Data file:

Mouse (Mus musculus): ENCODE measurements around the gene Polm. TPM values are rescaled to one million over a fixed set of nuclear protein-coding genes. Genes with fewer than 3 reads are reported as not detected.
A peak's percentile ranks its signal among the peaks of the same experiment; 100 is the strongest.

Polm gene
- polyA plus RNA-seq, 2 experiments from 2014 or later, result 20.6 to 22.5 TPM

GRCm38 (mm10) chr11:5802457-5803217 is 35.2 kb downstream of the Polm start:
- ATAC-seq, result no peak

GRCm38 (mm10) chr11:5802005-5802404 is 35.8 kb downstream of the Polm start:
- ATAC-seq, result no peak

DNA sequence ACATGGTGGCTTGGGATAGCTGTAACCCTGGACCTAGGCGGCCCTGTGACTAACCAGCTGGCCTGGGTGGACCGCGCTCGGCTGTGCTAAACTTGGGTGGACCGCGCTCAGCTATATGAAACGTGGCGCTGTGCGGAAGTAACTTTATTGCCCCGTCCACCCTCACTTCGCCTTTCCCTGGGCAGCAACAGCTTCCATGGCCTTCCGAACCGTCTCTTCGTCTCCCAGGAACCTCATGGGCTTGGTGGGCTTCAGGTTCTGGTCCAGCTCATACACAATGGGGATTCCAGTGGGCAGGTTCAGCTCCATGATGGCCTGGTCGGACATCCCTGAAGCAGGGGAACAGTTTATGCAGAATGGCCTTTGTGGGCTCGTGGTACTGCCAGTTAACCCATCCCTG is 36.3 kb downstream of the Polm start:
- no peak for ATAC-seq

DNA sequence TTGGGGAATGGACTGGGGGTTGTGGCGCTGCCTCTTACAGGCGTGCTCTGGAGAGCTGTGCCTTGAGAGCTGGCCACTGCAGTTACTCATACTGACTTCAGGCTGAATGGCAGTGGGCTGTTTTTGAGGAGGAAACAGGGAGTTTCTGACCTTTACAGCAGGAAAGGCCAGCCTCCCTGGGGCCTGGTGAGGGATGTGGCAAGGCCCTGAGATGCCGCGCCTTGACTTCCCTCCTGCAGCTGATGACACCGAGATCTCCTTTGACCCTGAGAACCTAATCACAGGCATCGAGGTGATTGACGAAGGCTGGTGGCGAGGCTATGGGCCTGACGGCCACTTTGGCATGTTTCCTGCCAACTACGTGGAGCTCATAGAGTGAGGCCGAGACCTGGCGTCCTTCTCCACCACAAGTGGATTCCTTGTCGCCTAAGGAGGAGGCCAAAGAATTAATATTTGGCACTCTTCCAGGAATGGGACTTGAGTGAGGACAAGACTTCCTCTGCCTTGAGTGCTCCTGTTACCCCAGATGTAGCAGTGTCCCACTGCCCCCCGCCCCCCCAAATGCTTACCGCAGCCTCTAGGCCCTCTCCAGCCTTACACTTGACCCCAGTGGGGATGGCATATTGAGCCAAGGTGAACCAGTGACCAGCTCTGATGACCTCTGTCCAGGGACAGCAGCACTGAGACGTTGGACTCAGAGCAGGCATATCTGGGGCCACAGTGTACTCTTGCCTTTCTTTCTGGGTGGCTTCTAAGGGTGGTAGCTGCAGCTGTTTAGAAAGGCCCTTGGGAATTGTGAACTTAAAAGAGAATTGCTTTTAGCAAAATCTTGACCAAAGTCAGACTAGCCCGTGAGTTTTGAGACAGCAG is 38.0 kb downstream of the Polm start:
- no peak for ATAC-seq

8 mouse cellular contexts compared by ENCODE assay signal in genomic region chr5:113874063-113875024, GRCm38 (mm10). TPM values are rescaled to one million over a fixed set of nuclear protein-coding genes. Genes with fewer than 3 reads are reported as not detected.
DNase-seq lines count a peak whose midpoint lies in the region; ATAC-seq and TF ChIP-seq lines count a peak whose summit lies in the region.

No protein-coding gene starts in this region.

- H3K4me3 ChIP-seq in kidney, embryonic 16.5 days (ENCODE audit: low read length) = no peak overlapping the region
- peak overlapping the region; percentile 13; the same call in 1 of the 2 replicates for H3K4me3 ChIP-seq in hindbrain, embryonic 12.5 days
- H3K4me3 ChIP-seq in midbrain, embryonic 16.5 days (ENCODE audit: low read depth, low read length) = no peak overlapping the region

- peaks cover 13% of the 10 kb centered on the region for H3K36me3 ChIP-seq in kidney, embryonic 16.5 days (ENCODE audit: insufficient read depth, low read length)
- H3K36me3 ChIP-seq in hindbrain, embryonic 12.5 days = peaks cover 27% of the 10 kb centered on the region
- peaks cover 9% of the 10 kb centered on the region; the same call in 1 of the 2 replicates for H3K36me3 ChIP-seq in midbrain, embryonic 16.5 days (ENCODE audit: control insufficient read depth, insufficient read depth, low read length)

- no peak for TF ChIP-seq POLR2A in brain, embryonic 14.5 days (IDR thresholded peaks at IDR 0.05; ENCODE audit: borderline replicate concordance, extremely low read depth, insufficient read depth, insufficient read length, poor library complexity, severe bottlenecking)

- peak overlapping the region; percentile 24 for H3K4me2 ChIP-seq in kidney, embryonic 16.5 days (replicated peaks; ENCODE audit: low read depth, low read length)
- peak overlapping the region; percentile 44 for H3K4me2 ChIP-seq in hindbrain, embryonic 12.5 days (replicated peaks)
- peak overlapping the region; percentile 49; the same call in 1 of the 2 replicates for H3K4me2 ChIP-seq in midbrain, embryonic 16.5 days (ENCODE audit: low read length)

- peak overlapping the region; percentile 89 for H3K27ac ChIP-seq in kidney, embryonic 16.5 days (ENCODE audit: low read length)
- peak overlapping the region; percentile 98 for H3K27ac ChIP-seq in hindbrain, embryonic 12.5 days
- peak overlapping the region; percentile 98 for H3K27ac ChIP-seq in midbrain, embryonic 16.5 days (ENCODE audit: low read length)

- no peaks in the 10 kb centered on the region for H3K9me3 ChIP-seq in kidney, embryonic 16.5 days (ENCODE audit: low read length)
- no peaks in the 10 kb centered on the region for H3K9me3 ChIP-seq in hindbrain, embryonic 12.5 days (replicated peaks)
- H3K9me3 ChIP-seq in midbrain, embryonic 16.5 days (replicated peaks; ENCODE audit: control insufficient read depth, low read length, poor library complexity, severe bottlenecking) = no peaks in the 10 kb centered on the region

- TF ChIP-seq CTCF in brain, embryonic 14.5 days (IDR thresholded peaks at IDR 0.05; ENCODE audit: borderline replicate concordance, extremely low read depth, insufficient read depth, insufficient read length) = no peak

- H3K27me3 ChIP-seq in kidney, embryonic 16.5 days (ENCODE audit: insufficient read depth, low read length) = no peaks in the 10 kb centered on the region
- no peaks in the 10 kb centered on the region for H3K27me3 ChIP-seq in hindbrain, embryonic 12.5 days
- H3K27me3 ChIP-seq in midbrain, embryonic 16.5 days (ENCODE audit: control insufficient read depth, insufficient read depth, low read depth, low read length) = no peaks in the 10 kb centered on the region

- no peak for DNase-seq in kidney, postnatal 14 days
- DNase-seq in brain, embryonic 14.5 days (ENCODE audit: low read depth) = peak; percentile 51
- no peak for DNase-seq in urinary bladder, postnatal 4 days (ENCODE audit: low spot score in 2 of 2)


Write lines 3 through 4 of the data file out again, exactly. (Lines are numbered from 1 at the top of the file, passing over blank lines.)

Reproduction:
Polm gene
- polyA plus RNA-seq, 2 experiments from 2014 or later, result 20.6 to 22.5 TPM